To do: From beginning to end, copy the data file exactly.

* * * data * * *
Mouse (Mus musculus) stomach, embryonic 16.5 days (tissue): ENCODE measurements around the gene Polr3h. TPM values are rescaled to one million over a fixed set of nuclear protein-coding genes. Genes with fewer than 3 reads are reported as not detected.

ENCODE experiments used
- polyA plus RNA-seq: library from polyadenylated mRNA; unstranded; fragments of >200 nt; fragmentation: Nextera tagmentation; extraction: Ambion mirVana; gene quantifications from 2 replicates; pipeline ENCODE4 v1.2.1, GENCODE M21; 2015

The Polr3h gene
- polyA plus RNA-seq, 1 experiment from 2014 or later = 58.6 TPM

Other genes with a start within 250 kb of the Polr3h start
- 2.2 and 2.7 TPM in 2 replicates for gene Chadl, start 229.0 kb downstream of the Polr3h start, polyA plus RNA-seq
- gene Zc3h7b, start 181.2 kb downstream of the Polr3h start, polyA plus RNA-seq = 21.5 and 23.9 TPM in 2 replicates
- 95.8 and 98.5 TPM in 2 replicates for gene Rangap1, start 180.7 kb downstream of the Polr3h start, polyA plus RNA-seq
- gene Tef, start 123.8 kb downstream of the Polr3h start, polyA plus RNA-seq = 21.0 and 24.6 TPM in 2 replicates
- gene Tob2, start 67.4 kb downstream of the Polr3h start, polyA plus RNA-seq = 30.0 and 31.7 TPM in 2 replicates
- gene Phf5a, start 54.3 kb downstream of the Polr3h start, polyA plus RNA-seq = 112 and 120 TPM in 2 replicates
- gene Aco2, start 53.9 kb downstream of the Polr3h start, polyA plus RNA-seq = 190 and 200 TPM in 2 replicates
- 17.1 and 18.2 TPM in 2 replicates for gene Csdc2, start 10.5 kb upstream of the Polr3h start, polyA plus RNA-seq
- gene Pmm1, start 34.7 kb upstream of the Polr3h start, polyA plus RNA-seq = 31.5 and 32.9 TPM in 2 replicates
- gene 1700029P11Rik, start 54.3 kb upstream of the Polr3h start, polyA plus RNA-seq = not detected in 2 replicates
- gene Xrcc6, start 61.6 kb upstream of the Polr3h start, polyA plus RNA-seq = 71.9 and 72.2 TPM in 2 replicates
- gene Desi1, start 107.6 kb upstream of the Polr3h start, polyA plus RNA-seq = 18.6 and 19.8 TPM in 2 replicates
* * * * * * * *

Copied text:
Mouse (Mus musculus) stomach, embryonic 16.5 days (tissue): ENCODE measurements around the gene Polr3h. TPM values are rescaled to one million over a fixed set of nuclear protein-coding genes. Genes with fewer than 3 reads are reported as not detected.

ENCODE experiments used
- polyA plus RNA-seq: library from polyadenylated mRNA; unstranded; fragments of >200 nt; fragmentation: Nextera tagmentation; extraction: Ambion mirVana; gene quantifications from 2 replicates; pipeline ENCODE4 v1.2.1, GENCODE M21; 2015

The Polr3h gene
- polyA plus RNA-seq, 1 experiment from 2014 or later = 58.6 TPM

Other genes with a start within 250 kb of the Polr3h start
- 2.2 and 2.7 TPM in 2 replicates for gene Chadl, start 229.0 kb downstream of the Polr3h start, polyA plus RNA-seq
- gene Zc3h7b, start 181.2 kb downstream of the Polr3h start, polyA plus RNA-seq = 21.5 and 23.9 TPM in 2 replicates
- 95.8 and 98.5 TPM in 2 replicates for gene Rangap1, start 180.7 kb downstream of the Polr3h start, polyA plus RNA-seq
- gene Tef, start 123.8 kb downstream of the Polr3h start, polyA plus RNA-seq = 21.0 and 24.6 TPM in 2 replicates
- gene Tob2, start 67.4 kb downstream of the Polr3h start, polyA plus RNA-seq = 30.0 and 31.7 TPM in 2 replicates
- gene Phf5a, start 54.3 kb downstream of the Polr3h start, polyA plus RNA-seq = 112 and 120 TPM in 2 replicates
- gene Aco2, start 53.9 kb downstream of the Polr3h start, polyA plus RNA-seq = 190 and 200 TPM in 2 replicates
- 17.1 and 18.2 TPM in 2 replicates for gene Csdc2, start 10.5 kb upstream of the Polr3h start, polyA plus RNA-seq
- gene Pmm1, start 34.7 kb upstream of the Polr3h start, polyA plus RNA-seq = 31.5 and 32.9 TPM in 2 replicates
- gene 1700029P11Rik, start 54.3 kb upstream of the Polr3h start, polyA plus RNA-seq = not detected in 2 replicates
- gene Xrcc6, start 61.6 kb upstream of the Polr3h start, polyA plus RNA-seq = 71.9 and 72.2 TPM in 2 replicates
- gene Desi1, start 107.6 kb upstream of the Polr3h start, polyA plus RNA-seq = 18.6 and 19.8 TPM in 2 replicates